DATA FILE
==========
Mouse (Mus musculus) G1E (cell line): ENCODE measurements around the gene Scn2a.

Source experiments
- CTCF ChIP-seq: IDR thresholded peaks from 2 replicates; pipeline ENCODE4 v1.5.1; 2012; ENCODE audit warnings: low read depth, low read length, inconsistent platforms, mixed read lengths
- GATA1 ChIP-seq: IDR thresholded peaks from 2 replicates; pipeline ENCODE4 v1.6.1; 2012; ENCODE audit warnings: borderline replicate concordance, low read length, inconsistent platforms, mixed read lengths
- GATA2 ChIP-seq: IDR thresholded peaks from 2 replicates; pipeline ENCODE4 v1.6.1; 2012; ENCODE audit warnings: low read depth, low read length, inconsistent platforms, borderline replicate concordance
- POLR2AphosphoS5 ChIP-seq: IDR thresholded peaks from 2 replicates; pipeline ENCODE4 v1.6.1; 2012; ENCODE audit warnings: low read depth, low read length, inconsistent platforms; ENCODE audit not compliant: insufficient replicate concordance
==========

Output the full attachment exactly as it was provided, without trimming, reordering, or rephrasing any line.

Mouse (Mus musculus) G1E (cell line): ENCODE measurements around the gene Scn2a.

Source experiments
- CTCF ChIP-seq: IDR thresholded peaks from 2 replicates; pipeline ENCODE4 v1.5.1; 2012; ENCODE audit warnings: low read depth, low read length, inconsistent platforms, mixed read lengths
- GATA1 ChIP-seq: IDR thresholded peaks from 2 replicates; pipeline ENCODE4 v1.6.1; 2012; ENCODE audit warnings: borderline replicate concordance, low read length, inconsistent platforms, mixed read lengths
- GATA2 ChIP-seq: IDR thresholded peaks from 2 replicates; pipeline ENCODE4 v1.6.1; 2012; ENCODE audit warnings: low read depth, low read length, inconsistent platforms, borderline replicate concordance
- POLR2AphosphoS5 ChIP-seq: IDR thresholded peaks from 2 replicates; pipeline ENCODE4 v1.6.1; 2012; ENCODE audit warnings: low read depth, low read length, inconsistent platforms; ENCODE audit not compliant: insufficient replicate concordance